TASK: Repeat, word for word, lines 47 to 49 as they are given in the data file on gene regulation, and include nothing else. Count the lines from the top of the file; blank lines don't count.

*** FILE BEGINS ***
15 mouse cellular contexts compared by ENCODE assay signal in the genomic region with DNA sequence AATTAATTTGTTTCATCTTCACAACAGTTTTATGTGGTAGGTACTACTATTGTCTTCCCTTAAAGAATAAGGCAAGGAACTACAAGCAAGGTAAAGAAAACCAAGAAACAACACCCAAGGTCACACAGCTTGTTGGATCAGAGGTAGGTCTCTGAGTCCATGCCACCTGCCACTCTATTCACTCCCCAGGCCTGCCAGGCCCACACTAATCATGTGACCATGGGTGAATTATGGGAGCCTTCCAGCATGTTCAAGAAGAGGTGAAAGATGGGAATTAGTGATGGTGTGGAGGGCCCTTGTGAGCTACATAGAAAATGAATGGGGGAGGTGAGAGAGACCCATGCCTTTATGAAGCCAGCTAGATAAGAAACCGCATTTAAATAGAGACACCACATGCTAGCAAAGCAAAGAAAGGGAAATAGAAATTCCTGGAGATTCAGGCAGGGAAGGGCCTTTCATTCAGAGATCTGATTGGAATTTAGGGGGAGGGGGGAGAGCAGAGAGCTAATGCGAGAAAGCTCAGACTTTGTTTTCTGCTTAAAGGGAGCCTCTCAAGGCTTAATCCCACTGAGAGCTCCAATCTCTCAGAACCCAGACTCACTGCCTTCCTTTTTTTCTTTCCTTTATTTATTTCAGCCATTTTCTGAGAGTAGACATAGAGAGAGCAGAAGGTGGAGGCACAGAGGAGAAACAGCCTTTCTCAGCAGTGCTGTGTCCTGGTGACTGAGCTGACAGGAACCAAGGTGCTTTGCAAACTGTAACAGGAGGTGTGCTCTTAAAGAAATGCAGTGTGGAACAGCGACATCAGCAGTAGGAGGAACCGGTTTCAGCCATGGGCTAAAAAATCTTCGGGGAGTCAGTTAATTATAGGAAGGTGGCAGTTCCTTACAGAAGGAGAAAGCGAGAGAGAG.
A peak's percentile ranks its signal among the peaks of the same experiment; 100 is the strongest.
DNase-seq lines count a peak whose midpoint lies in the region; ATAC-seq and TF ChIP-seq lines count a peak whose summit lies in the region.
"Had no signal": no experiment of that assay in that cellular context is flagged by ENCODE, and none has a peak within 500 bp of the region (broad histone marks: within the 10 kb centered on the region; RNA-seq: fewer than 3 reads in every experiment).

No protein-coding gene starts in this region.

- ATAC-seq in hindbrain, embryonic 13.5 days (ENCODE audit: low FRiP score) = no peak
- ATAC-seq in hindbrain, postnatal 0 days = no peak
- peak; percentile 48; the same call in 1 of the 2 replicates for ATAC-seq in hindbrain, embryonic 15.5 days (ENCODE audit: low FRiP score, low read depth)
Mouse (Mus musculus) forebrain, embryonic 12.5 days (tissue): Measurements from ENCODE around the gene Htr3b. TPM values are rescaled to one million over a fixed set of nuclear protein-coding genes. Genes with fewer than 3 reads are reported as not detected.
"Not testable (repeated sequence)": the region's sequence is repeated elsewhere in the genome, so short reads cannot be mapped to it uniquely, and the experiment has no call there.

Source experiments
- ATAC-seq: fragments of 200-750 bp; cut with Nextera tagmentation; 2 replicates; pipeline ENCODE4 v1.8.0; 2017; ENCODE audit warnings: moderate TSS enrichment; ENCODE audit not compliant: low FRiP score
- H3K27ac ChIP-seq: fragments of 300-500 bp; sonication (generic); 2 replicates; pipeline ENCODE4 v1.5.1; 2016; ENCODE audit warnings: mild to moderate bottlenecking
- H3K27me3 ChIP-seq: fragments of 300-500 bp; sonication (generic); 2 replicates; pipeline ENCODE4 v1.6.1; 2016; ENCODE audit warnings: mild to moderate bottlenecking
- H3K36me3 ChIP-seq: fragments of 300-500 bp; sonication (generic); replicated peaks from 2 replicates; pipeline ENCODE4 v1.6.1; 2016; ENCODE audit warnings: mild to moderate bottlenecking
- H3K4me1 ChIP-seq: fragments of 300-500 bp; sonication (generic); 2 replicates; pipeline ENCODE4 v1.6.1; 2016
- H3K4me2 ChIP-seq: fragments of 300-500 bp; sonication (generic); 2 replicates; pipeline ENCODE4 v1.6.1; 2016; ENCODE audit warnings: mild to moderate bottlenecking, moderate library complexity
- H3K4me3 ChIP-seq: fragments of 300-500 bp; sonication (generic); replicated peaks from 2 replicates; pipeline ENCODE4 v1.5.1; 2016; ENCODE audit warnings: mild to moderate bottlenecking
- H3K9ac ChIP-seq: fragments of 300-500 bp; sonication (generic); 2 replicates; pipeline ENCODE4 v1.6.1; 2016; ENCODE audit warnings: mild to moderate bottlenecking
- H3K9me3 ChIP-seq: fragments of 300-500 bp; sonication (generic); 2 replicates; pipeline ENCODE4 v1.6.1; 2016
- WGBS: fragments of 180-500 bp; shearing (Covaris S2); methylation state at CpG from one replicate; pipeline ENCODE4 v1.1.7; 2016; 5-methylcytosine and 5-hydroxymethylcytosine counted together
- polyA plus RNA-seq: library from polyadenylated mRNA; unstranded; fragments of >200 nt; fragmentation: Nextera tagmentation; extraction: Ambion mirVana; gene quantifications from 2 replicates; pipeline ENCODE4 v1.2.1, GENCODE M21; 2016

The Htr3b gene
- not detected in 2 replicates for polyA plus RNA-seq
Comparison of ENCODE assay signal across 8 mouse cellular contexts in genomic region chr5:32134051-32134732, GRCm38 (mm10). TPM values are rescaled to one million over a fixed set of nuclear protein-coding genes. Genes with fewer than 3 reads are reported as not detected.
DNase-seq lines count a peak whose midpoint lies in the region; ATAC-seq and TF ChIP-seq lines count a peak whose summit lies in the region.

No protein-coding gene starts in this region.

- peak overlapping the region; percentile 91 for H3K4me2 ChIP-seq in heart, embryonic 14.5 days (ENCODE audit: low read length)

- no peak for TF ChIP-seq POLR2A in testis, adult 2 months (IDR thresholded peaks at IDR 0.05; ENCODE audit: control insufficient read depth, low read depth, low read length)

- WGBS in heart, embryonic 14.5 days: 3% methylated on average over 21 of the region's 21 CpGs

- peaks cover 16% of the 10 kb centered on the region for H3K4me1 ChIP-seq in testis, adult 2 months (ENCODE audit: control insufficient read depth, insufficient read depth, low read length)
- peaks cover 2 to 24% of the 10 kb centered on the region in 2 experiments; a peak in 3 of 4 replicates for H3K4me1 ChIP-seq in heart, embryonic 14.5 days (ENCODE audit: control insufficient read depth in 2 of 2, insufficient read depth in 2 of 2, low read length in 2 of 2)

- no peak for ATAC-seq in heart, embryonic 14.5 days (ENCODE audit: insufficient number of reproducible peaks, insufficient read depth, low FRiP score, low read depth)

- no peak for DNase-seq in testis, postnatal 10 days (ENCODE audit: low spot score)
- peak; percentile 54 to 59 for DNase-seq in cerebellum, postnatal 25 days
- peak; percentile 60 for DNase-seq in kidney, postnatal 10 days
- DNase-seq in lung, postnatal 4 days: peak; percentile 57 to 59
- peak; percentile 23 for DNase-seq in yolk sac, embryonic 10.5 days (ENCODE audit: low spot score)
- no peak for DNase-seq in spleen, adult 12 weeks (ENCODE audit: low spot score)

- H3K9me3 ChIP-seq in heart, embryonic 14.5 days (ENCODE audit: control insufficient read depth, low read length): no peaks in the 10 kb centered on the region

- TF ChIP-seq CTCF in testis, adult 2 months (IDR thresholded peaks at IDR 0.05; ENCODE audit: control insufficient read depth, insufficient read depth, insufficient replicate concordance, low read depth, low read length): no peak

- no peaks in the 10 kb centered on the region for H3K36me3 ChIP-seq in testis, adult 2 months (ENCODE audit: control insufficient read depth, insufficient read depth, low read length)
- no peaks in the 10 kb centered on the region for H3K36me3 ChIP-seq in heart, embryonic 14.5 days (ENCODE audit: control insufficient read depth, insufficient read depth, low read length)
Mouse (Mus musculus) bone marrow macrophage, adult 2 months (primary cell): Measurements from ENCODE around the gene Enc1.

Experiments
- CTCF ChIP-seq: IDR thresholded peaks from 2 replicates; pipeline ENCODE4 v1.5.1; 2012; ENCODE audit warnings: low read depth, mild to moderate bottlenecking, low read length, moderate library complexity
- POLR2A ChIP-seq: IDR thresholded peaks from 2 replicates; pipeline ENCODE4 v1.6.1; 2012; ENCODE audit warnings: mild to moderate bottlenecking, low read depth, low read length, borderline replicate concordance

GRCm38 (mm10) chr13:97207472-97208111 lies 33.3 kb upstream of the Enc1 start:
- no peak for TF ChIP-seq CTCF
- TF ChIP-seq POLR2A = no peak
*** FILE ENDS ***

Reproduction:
- POLR2A ChIP-seq: IDR thresholded peaks from 2 replicates; pipeline ENCODE4 v1.6.1; 2012; ENCODE audit warnings: mild to moderate bottlenecking, low read depth, low read length, borderline replicate concordance

GRCm38 (mm10) chr13:97207472-97208111 lies 33.3 kb upstream of the Enc1 start:
- no peak for TF ChIP-seq CTCF